Q. I bring holy Communion to a local nursing home. Of the 66 Catholics there, many of them have no visitors. Those with dementia are asked whether they would like to receive the Eucharist, and if they say yes, I give them the host.
It saddens me that Jesus suffered to give us his mercy in confession and in anointing, and yet I don’t feel that I can ask a priest to bring these sacraments because I don’t know whether the people were attending church prior to their dementia. Am I correct, and what can be done for these individuals other than praying for them to the Lord? (City of origin withheld)
A. Helpful guidance is available on these matters in “Guidelines for the Celebration of the Sacraments with Persons with Disabilities” — published by the U.S. Conference of Catholic Bishops and revised most recently in June 2017.
You are right to ask residents with dementia whether they would like to receive the Eucharist; according to the guidelines, all that is required is that they simply be able to distinguish holy Communion from ordinary food — and sometimes that is shown not by words but by a gesture, even by reverential silence.
The guidelines note, too, that “cases of doubt should be resolved in favor of the right of the Catholic to receive the sacrament.”
As for confession and anointing of the sick, why would you demand as a prerequisite that the person had been attending church prior to the onset of the dementia? What’s essential, I would think, is not history, but the current state of the person’s soul — and who are we to measure that?
By all means, try to line up a priest to come to offer these other sacraments. The priest will ask Catholics if they would like to go to confession, and, according to the guidelines, “as long as the individual is capable of having a sense of contrition for having committed sin, even if he or she cannot describe the sin precisely in words, the person may receive sacramental absolution.”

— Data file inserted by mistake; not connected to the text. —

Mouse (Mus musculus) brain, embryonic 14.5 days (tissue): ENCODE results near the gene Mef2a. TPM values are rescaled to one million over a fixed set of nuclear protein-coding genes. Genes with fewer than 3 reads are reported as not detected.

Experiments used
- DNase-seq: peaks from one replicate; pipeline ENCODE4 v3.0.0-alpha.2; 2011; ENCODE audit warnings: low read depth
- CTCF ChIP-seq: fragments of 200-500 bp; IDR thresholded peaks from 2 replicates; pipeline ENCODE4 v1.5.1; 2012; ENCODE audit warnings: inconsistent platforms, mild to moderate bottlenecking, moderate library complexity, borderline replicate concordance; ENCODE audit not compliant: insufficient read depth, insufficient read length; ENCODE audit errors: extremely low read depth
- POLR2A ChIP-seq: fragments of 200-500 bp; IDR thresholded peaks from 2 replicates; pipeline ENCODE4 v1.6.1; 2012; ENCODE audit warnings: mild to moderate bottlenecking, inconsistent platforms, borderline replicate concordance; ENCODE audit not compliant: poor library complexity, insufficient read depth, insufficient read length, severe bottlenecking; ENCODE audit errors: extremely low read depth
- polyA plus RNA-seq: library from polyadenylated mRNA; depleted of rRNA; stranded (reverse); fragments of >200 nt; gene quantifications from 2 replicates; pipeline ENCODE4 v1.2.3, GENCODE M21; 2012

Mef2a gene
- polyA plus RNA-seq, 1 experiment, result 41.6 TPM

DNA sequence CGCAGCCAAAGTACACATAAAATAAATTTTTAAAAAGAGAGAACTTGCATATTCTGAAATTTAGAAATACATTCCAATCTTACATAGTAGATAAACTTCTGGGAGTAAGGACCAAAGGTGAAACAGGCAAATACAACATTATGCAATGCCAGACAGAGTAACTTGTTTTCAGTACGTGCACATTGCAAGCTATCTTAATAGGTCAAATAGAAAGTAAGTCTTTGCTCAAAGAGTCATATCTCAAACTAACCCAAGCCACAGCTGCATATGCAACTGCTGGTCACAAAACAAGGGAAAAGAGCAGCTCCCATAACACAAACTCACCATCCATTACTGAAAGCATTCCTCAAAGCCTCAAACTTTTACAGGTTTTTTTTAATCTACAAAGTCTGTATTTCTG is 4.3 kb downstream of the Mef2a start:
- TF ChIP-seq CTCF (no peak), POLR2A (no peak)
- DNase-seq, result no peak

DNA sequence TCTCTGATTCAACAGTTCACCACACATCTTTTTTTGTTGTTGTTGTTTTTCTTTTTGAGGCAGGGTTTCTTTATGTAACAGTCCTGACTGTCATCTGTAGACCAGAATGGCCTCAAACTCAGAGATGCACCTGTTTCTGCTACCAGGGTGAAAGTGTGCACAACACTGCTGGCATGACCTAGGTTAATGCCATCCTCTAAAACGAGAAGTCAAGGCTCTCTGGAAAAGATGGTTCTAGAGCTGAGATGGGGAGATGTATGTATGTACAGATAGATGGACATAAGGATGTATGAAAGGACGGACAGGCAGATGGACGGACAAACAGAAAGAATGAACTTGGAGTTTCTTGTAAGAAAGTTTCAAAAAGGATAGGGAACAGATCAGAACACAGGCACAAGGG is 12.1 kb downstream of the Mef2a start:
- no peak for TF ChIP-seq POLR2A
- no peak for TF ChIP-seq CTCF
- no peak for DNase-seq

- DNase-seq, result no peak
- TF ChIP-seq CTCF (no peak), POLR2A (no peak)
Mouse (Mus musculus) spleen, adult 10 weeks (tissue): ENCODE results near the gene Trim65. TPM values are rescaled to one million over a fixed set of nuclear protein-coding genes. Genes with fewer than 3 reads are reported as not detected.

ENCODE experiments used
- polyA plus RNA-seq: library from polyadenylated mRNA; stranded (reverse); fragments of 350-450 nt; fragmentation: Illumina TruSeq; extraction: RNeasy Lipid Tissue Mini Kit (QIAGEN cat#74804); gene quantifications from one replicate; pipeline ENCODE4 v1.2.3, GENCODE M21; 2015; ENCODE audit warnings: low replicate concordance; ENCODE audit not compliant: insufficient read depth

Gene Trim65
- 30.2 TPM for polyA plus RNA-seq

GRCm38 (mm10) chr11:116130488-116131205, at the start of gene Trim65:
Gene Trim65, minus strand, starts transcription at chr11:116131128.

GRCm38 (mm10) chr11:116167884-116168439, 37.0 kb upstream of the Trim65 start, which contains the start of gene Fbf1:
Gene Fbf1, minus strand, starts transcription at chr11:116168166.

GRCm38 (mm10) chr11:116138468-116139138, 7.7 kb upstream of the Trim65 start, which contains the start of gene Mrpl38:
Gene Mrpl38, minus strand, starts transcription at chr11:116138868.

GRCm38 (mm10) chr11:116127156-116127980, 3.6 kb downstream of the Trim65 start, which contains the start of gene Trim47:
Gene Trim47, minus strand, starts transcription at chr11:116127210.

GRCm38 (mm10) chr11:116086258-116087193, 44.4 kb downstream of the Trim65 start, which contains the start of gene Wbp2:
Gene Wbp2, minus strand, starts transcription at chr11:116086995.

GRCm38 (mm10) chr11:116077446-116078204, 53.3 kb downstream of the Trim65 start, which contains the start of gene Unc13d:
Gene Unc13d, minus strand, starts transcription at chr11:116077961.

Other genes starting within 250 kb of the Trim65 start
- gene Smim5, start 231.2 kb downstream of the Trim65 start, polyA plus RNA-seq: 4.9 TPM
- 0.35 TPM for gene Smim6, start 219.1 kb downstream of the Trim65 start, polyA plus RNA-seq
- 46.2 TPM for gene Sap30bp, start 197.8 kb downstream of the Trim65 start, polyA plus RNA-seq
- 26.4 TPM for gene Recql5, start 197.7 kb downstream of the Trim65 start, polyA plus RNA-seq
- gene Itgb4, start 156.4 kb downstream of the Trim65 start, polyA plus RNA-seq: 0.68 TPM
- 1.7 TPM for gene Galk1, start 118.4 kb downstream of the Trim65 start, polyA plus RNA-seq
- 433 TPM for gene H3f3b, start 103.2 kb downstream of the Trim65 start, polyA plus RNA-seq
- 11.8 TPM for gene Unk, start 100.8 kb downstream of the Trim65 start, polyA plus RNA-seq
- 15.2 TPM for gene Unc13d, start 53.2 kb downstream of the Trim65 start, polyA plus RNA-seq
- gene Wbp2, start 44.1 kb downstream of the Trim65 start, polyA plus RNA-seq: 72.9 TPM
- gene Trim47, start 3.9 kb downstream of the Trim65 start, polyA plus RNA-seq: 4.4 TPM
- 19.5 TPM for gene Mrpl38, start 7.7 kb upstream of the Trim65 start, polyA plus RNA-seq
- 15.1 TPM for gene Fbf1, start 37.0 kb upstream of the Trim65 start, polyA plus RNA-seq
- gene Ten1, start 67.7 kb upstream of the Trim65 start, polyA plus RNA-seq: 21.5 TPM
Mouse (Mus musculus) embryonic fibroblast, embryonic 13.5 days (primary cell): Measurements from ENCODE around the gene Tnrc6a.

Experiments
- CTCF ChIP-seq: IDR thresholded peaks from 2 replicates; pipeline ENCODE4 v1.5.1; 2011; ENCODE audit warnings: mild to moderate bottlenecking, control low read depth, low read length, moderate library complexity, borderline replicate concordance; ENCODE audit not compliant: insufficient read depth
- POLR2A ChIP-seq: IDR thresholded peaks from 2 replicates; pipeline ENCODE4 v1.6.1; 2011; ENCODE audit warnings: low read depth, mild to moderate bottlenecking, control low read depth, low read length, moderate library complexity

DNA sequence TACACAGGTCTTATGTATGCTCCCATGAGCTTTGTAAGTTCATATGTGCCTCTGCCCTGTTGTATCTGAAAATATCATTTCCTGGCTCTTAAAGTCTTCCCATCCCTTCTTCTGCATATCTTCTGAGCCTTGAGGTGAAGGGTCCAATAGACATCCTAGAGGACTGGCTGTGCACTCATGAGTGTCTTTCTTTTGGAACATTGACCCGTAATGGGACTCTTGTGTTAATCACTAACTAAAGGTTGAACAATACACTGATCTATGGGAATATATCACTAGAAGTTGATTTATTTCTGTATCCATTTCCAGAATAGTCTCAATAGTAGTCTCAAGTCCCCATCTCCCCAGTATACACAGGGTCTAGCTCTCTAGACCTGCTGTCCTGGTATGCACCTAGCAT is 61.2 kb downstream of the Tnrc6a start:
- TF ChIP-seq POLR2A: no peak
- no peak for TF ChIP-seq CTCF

And finally, the anointing of the sick has, as one of its effects, “the forgiveness of sins, if the sick person was not able to obtain it through the sacrament of penance” (Catechism of the Catholic Church, No. 1532).
Yes, I know that for forgiveness to take effect one must be properly disposed (i.e., sincerely contrite), but I would always give the person the benefit of the doubt and let God sort it out!
Q. At my parish, the eucharistic ministers wear jeans and T-shirts with printed messages having nothing to do with religion. The lectors wear Bermuda shorts and casual shoes. (The priest and servers wear regular altar attire.) The snare drummer plays the cymbals so loud that the choir cannot be heard when they are singing.
I am a lifelong Catholic, and are these the changes I must accept as the new norm for the celebration of the Mass? (I have not spoken yet to our parish priest about this, because I wanted to see your answer first.) (Hawaii)
A. There is nothing in the church’s universal Code of Canon Law that regulates the specific apparel of ministers of the Eucharist — wisely, I would think, since standards of dress differ somewhat throughout the world.
The website of the bishops of the United States says simply that “all ministers of holy Communion should show the greatest reverence for the most holy Eucharist by their demeanor, their attire and the manner in which they handle the consecrated bread or wine.”
Some Catholic parishes do publish their own guidelines with varying specificity. (One, from a Catholic parish in Texas, says: “MEN: First Choice: suit and tie; Second Choice: sports coat, dress slacks and tie; Least Choice: dress shirt, dress slacks and tie. WOMEN: First Choice: a dress, skirt/blouse, or dress pants suit; Second Choice: there is none.”)
I would suggest that you speak to your pastor about your own feelings. (You might mention the snare drummer, too.)
Questions may be sent to Father Kenneth Doyle at firstname.lastname@example.org and 30 Columbia Circle Dr., Albany, New York 12203.